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Dual-Step Controlled Release of Berberine Hydrochloride from the Trans-Scale Hybrids of Nanofibers and Microparticles

School of Materials and Chemistry, University of Shanghai for Science and Technology, Shanghai 200093, China
Wenqi Middle School, East Jiangchuan Road 980, Shanghai 200240, China
High School Affiliated to Fudan University, Qingpu Campus, Longpu Road 500, Shanghai 201700, China
Faculty of Health Sciences and Sports, Macao Polytechnic University, Macau 999078, China
Authors to whom correspondence should be addressed.
These authors contributed equally to this work.
Biomolecules 2023, 13(6), 1011;
Submission received: 15 May 2023 / Revised: 15 June 2023 / Accepted: 16 June 2023 / Published: 18 June 2023
(This article belongs to the Special Issue Novel Materials for Biomedical Applications II)


In this nano era, nanomaterials and nanostructures are popular in developing novel functional materials. However, the combinations of materials at micro and macro scales can open new routes for developing novel trans-scale products with improved or even new functional performances. In this work, a brand-new hybrid, containing both nanofibers and microparticles, was fabricated using a sequential electrohydrodynamic atomization (EHDA) process. Firstly, the microparticles loaded with drug (berberine hydrochloride, BH) molecules in the cellulose acetate (CA) were fabricated using a solution electrospraying process. Later, these microparticles were suspended into a co-dissolved solution that contained BH and a hydrophilic polymer (polypyrrolidone, PVP) and were co-electrospun into the nanofiber/microparticle hybrids. The EHDA processes were recorded, and the resultant trans-scale products showed a typical hybrid topography, with microparticles distributed all over the nanofibers, which was demonstrated by SEM assessments. FTIR and XRD demonstrated that the components within the hybrids were presented in an amorphous state and had fine compatibility with each other. In vitro dissolution tests verified that the hybrids were able to provide the designed dual-step drug release profiles, a combination of the fast release step of BH from the hydrophilic PVP nanofibers through an erosion mechanism and the sustained release step of BH from the insoluble CA microparticles via a typical Fickian diffusion mechanism. The present protocols pave a new way for developing trans-scale functional materials.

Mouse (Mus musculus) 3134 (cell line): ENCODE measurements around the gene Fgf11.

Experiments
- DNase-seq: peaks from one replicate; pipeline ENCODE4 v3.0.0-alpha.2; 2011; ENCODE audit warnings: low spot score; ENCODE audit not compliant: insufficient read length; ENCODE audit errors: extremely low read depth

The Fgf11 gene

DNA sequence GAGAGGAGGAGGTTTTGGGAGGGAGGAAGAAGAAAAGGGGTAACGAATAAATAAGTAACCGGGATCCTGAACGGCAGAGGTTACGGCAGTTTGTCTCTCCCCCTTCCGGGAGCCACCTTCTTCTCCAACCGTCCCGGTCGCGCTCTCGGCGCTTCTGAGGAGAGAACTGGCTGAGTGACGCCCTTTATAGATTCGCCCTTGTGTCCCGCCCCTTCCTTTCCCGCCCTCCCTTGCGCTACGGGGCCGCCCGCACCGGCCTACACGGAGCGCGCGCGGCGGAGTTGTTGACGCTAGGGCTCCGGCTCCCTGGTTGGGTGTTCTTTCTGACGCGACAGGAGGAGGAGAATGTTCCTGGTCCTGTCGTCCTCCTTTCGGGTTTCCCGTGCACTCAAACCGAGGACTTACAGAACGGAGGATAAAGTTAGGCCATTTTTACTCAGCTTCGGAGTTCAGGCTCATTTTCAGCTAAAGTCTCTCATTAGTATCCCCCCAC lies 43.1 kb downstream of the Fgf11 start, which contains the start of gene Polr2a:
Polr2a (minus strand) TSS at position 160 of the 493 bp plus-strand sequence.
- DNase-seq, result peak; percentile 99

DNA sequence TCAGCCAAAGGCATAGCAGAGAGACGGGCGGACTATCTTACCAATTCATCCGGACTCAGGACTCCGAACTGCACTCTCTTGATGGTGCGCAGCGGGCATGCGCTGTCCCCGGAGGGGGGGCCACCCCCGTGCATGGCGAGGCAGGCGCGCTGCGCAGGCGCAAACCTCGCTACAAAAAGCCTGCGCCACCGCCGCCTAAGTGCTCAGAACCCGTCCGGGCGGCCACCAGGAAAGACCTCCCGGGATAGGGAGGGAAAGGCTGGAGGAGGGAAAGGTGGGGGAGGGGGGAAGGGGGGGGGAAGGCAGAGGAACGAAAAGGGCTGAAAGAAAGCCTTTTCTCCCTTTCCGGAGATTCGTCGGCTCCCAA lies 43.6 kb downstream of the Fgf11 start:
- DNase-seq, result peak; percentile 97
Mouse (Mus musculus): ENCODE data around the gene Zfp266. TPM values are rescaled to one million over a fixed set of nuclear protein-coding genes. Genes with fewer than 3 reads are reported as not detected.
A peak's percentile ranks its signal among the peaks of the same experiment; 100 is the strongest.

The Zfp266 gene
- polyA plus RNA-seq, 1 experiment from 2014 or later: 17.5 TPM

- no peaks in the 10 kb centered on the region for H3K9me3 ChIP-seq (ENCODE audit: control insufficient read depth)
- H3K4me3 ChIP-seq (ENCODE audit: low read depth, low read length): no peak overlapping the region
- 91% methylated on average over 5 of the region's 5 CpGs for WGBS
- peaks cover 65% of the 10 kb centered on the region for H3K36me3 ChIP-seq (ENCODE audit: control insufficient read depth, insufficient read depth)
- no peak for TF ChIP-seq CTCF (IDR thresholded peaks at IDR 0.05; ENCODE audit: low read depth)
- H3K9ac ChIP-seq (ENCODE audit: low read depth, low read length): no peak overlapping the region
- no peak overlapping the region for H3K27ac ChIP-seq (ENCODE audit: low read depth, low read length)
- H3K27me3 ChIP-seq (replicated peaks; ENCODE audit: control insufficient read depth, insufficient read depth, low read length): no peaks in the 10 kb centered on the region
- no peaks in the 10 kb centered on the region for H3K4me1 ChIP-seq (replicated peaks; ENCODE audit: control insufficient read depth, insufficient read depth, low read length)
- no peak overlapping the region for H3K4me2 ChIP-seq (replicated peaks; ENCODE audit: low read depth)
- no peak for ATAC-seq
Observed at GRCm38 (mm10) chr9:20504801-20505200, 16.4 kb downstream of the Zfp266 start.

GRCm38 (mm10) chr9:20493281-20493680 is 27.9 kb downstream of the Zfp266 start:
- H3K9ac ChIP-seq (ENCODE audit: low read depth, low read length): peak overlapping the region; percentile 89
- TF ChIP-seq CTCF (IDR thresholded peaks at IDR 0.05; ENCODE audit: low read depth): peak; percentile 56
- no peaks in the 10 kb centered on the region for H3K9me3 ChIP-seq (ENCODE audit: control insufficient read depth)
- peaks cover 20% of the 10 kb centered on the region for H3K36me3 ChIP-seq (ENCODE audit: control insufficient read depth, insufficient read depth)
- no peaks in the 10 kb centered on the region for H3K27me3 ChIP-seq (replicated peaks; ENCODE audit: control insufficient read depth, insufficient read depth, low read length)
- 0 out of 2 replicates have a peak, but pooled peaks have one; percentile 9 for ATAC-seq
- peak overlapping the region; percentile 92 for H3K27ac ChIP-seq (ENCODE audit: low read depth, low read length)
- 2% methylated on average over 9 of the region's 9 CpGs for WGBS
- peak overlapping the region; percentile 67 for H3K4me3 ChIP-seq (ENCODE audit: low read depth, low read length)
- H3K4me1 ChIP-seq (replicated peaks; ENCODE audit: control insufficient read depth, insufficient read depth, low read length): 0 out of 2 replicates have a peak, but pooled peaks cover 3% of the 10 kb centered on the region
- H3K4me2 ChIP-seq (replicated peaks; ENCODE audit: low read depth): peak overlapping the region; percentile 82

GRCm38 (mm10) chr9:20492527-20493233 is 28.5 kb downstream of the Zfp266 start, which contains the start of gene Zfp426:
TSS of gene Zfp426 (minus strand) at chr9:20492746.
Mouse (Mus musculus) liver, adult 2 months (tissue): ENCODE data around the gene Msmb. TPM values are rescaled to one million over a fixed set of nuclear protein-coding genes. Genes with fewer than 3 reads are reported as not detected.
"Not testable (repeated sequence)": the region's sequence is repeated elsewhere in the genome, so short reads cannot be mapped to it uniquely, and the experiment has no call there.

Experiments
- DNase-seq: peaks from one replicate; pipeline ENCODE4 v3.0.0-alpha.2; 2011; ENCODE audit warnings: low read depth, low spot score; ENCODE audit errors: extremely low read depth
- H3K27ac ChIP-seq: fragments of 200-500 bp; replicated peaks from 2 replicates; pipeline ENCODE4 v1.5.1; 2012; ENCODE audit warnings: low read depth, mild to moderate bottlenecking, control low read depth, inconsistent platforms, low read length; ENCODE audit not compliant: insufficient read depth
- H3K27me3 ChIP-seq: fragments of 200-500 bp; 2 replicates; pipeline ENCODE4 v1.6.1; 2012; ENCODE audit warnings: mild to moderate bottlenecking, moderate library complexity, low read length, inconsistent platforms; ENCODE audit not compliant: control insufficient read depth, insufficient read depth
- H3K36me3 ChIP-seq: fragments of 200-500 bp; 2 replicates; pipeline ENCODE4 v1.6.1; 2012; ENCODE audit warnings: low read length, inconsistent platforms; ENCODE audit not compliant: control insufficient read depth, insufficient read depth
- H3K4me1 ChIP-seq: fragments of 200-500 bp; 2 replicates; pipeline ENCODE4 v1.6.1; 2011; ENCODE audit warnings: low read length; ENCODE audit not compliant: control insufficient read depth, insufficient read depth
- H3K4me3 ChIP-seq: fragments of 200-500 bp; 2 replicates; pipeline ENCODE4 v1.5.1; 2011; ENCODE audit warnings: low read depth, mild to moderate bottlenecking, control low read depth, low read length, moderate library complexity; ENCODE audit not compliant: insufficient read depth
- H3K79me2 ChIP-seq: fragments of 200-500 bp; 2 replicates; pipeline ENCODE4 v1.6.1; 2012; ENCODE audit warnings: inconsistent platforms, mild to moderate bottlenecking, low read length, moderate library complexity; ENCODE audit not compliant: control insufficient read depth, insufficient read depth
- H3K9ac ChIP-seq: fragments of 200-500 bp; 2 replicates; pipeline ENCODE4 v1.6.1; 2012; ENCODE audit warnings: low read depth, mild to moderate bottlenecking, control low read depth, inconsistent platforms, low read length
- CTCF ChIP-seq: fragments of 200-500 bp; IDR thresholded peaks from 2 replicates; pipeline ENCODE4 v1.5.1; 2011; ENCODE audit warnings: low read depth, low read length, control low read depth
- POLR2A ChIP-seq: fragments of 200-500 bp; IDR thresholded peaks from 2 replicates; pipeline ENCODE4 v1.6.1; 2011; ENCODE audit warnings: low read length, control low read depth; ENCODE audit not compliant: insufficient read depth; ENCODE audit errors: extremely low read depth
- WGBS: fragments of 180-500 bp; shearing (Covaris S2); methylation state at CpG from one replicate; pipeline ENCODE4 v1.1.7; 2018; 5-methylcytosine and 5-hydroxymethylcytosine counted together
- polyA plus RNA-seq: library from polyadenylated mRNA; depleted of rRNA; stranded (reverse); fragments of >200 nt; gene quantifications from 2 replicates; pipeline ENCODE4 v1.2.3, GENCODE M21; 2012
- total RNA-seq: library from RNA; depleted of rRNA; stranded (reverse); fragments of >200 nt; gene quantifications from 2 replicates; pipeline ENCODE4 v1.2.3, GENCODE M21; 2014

1. Introduction

As an advanced drug controlled release profile, dual-step release (or biphasic release) has its advantages of endowing a fast therapeutic action effect and a long time period of constant blood drug concentration for the patients’ conveniences [1,2,3,4,5,6,7]. In general, the first phase fast or pulsatile release of a drug is able to promote the drug concentration in the blood to a therapeutic window. Later, the second phase release is realized through a sustained or extended manner, by which the drug blood concentration is kept within the therapeutic window [8,9,10,11,12,13,14,15]. Thus, their combination, on one hand, can accelerate the therapeutic action. On the other hand, it can reduce the oral administration times for an increased patients’ compliance [16,17,18,19].